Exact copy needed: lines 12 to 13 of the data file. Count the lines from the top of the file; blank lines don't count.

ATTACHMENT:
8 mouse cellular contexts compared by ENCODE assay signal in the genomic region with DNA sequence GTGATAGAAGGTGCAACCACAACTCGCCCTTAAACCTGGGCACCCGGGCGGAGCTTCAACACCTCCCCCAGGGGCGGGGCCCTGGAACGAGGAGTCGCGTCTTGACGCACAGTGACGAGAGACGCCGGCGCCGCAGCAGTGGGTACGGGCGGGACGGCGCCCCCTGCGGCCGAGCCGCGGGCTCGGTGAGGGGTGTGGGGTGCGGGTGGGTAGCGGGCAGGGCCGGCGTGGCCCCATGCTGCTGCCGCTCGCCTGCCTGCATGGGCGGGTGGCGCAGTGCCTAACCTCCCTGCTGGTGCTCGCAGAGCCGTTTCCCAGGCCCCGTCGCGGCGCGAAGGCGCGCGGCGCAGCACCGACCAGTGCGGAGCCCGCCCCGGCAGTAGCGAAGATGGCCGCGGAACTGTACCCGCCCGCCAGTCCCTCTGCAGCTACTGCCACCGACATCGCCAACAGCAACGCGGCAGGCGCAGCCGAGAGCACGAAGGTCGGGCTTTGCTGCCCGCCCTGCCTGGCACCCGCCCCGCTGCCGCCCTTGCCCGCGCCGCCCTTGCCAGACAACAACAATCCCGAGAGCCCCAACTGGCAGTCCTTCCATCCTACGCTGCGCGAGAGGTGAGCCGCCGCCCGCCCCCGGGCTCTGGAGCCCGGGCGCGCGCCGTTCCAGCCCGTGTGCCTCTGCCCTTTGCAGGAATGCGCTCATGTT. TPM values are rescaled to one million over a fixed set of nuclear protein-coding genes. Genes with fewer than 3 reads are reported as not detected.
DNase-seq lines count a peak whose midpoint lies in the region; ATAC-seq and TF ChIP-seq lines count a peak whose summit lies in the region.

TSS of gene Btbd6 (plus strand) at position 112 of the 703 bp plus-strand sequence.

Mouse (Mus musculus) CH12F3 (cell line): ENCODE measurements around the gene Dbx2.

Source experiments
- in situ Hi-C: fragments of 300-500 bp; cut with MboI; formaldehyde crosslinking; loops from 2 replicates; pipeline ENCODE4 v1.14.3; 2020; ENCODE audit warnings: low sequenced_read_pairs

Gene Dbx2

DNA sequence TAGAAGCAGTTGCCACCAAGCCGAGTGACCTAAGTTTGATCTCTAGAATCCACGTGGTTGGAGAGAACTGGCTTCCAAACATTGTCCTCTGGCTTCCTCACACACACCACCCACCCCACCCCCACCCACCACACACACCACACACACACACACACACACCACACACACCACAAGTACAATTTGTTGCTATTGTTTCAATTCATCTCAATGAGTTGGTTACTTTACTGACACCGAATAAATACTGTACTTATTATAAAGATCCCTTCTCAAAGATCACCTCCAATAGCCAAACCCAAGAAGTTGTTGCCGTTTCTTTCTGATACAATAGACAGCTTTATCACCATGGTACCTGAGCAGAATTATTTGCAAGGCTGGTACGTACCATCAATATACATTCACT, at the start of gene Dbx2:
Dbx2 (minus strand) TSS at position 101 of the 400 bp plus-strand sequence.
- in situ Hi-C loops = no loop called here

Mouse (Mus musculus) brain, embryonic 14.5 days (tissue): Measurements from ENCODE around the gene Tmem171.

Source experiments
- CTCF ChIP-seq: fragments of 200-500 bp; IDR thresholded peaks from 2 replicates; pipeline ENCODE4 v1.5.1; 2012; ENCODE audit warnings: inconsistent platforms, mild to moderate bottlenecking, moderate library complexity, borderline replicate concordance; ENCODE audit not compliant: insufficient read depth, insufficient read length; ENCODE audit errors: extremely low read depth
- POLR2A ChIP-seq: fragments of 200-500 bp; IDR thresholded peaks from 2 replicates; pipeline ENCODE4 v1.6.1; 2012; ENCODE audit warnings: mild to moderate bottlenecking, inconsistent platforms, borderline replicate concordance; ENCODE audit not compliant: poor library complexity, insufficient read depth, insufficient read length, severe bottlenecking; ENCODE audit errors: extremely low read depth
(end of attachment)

Source experiments
- CTCF ChIP-seq: fragments of 200-500 bp; IDR thresholded peaks from 2 replicates; pipeline ENCODE4 v1.5.1; 2012; ENCODE audit warnings: inconsistent platforms, mild to moderate bottlenecking, moderate library complexity, borderline replicate concordance; ENCODE audit not compliant: insufficient read depth, insufficient read length; ENCODE audit errors: extremely low read depth